The Social Security disability program will run out of money in late 2016, a report issued Wednesday by the Social Security and Medicare trustees warned.
At that point, the 10.9 million beneficiaries of the program face an immediate 19 percent cut in benefits, unless Congress intervenes.
The combined trust fund for the retirement and disability programs is projected to run out by 2034, a slight improvement from last year's estimate.
The trust fund for Medicare hospital insurance will be depleted by 2030, unchanged from last year.
The new figures were published Wednesday as part of the annual update on the programs' finances from the Social Security and Medicare trustees.
Federal retirement programs face long-term fiscal problems largely because of demographics. Demographers expect that the number of retirees claiming Social Security benefits will rise from less than 50 million today to 71 million by the time the baby boomers are done retiring in 2029. The ranks of Medicare beneficiaries will grow from 56 million to 80 million.
The more immediate deadline, however, relates to the disability program, which provides income security for disabled workers, widows and widowers, and children.
Disability payments could be assured if Congress were to shift incoming payroll tax revenues in between the retirement and disability trust funds, as it has done in the past. President Obama supports such a change. Congressional Republicans, however, have said that they are not interested in redirecting revenues to the disability trust fund without addressing the underlying fiscal problems.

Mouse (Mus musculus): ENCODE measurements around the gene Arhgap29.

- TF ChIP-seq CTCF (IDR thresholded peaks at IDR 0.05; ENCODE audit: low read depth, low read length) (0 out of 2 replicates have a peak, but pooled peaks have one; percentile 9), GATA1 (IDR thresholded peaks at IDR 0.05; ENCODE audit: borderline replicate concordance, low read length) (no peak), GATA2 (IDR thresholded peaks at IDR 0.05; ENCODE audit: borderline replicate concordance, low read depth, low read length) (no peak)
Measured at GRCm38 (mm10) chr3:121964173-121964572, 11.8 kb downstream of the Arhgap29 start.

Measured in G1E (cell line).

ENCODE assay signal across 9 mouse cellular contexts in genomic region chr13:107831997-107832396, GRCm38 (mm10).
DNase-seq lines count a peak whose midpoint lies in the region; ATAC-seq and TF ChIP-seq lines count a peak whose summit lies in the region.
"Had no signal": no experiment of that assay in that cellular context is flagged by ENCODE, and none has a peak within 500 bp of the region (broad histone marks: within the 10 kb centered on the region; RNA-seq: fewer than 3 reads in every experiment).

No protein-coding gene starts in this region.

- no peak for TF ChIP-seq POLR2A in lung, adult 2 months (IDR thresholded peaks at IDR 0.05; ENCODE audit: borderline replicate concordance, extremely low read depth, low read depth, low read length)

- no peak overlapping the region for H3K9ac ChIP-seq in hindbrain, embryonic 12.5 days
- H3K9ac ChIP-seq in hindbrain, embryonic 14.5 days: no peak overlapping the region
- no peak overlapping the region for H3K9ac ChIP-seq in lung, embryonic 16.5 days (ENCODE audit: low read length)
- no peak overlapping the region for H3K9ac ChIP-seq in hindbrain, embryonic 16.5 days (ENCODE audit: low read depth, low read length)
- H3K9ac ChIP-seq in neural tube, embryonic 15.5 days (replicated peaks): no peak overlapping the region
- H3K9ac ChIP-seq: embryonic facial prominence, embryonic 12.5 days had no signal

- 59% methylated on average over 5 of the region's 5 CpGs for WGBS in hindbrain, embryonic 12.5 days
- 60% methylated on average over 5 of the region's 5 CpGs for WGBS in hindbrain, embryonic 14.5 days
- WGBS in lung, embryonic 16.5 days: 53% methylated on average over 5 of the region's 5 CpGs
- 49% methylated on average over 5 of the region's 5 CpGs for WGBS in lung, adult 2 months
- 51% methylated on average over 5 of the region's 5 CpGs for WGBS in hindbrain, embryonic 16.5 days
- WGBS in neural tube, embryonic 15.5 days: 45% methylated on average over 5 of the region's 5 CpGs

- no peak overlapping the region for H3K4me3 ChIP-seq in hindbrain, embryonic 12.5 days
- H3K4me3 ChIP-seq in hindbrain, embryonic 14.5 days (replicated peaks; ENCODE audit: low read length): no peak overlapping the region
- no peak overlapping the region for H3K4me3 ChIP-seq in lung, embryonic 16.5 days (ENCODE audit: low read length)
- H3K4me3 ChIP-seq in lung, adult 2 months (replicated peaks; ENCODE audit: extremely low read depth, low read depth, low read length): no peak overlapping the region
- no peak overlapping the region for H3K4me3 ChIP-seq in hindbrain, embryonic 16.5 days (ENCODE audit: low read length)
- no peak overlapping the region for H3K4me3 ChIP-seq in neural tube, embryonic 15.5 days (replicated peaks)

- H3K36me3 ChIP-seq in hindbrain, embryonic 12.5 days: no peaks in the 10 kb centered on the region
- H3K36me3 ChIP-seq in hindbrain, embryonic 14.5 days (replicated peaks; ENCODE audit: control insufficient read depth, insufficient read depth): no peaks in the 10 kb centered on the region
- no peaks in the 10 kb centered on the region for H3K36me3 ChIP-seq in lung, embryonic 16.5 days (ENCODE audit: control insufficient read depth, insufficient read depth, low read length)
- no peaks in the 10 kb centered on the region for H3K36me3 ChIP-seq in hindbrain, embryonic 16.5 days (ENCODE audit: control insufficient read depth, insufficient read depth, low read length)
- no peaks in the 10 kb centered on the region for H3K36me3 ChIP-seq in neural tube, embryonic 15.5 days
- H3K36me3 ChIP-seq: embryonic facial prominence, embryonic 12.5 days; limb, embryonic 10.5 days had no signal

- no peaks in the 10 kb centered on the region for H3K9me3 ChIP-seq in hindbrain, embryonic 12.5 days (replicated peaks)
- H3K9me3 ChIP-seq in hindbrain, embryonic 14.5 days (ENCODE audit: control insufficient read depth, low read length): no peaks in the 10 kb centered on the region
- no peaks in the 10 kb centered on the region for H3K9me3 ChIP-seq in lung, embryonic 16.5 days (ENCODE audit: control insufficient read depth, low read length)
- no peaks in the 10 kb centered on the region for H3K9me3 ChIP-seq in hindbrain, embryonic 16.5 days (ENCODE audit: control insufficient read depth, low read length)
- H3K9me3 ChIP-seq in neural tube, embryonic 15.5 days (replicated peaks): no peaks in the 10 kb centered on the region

The Social Security retirement program, on the other hand, is set to see its trust fund exhausted in 2035, one year later than previously estimated. At that point, it would only be able to pay 77 percent of scheduled benefits.
Considering the retirement and disability trust funds together, they will not be depleted through 2034, giving Congress almost two decades to act before benefits would be cut by 21 percent. But the two trust funds are separated by law, and Congress will have to act before 2016 to avoid cuts to disability recipients.
"While the president will never support proposals that hurt current or future retirees, he is ready to work with Congress on a bipartisan basis to create serious solutions," Treasury Secretary Jack Lew said at a press conference at the Treasury Wednesday.
Charles Blahous, the Republican-appointed public trustee, said that a reallocation of funds to disability would be necessary. "There's almost certain to be needed, at the very least, a temporary infusion of resources" into the disability trust fund, he said, explaining that there was no "realistic reform" to the program that could generate enough savings to avoid cuts to beneficiaries in the time remaining.
Blahous said the lack of time should give Congress concerns about waiting to act to shore up the separate retirement program's financing problems, even though the trust fund is not projected to be exhausted for years.
"By the time the trust fund depletion date arrives, in some senses it's already too late," he said.
• This article has been corrected to clarify Charles Blahous' comments.